If I had neither of my lenses and had to pick one, then I would go with the Summicron. I'm leaning on selling my Sonnar.

  8. #8

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    Personally, I'm madly in love with the 50/1.5 Sonnar, but its big strengths are in intangibles like "character", bokeh, color rendition, and so on, rather than incredible sharpness. I've never had a Summicron, but based on reputation, testing, and the results of others, it seems to be clearly the sharper lens of the two. Nevertheless I can't imagine that any lens, whatever magic it might have of its own, would *replace* the Sonnar for me.

    The only Planar I've shot is in medium format, which I believe is the same optical formula as the 35mm versions. Sharp enough to cut yourself on, to be sure, but it's hard to compare lenses of different formats in apples-to-apples terms (apart from quantitative bench tests).

    In any case, I think it's safe to say that "Sonnar or Summicron?" and "Sonnar or Planar?" are both good problems to have!

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  9. #9
    Richard Sintchak (rich815)'s Avatar
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    I love 50mm lenses for 35mm. It's my favorite perspective and the choice is so wide plus the price usually fairly good. The 50/2 Summicron DR is hands down my favorite. I just LOVE it's character for my B&W work over all others in over 30 years of shooting. Mostly it's the razor sharpness with a nice moderate contrast the sways me----terrific character particularly for casual portraits and such. That said an old-style 50/1.5 Sonnar I recently acquired with a Contax IIIA is proving a close second. And perhaps overall (for color and B&W) it's my 45/2 Planar for the Contax G2 that is one I'll never part with but mainly BECAUSE it's so different than the other two (I know, 45mm is neither a 50mm nor a Summicron or Sonnar, but it's close enough!). And lastly two surprisingly wonderful lenses I also own and use on my Leicas is a black 50/2 Jupiter-8 and a very nice Russian 50/3.5 Elmar-clone. Both are outstanding.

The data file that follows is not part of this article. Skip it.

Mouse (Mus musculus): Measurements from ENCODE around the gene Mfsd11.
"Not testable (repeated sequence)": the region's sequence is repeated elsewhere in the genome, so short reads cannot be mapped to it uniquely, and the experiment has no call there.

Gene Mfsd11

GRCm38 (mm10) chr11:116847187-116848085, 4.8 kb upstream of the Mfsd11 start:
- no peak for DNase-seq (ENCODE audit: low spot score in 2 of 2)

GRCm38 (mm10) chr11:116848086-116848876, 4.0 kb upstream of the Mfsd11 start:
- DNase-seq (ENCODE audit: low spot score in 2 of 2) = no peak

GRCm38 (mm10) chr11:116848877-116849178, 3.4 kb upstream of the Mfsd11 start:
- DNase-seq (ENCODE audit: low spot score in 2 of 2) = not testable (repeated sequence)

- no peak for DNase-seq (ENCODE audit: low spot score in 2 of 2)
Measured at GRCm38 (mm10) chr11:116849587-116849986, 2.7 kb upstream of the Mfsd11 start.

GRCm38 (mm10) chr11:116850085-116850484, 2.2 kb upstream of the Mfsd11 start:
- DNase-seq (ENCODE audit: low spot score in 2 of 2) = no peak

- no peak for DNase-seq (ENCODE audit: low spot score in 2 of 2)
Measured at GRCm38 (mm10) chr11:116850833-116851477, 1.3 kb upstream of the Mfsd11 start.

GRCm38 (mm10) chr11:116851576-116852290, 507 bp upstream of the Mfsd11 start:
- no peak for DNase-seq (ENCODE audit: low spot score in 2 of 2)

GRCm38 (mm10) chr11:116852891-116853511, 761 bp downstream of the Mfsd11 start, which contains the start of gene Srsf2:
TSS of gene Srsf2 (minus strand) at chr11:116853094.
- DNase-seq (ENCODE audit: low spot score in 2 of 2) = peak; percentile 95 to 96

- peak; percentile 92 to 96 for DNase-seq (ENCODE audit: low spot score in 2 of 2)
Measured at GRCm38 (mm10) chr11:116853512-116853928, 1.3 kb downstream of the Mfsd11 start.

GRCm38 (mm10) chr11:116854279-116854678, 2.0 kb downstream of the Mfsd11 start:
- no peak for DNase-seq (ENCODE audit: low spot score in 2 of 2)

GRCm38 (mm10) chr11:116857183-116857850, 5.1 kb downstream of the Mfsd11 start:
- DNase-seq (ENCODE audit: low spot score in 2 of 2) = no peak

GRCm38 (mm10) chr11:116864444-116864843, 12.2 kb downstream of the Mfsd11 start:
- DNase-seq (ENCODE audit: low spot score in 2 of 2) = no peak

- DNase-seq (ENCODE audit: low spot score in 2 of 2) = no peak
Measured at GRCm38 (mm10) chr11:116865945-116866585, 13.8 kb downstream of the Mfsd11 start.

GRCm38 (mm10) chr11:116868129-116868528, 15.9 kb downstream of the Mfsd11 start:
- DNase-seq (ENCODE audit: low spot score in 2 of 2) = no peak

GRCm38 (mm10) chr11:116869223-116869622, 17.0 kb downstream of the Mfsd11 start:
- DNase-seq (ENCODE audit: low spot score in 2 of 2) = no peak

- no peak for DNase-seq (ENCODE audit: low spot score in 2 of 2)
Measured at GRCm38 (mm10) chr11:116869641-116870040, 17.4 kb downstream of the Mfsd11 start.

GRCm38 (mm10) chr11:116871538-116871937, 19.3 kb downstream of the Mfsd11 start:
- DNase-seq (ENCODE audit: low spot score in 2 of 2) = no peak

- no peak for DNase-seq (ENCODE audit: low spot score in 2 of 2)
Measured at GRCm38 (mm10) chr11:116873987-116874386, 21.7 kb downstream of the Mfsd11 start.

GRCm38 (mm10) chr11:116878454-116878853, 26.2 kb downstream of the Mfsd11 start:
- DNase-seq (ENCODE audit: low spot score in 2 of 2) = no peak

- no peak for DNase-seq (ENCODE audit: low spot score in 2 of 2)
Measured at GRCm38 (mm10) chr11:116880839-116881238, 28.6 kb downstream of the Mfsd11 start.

So I'm not helping, I say keep them both. But if it's one over the other than shoot as many photos as you can with both lenses on your favorite film for the next 60 days and see which one floats your boat more often.
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  10. #10

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    Quote Originally Posted by brian steinberger View Post
    I'm interested in purchasing a Zeiss Ikon and am torn between the Sonnar or Planar 50mm. The Sonnar sounds intriguing but I'm a stickler for sharpness and this thread is helping me realize the Planar may be a better all around lens, I also hear Planar is just as sharp as the Summicron.
    What makes things interesting is, at f/5.6 and down, the Sonnar gets as sharp as the Planar.

    As I see it, when I need extreme sharpness, it's usually for landscapes and architecture (still subjects generally). In these occasions I would stop down around f/8 anyway, so there's no discernible difference between the Sonnar and Planar.

    When I shoot close to wide open, it's because a) either I shoot in available light (Sonnar wins here), b) or I want subject isolation, which means bokeh character is (probably) more important than sharpness (not to mention that in most cases, it's for portraits that I need subject isolation, so a less sharp/contrasty lens is preferable anyway).

    For me, the Sonnar is a very interesting lens, that behaves as 2 different lenses: razor sharp stopped down, and pleasingly smooth with nice bokeh wide open.
    And for my shooting style, that's just the kind of behaviour that I want/suits my subjects, when shooting at these apertures.

    So what's the point of the Planar you might ask. Well, it's smaller, cheaper and sharper wide open.
    But if i had to choose only one lens, that would probably be the Sonnar.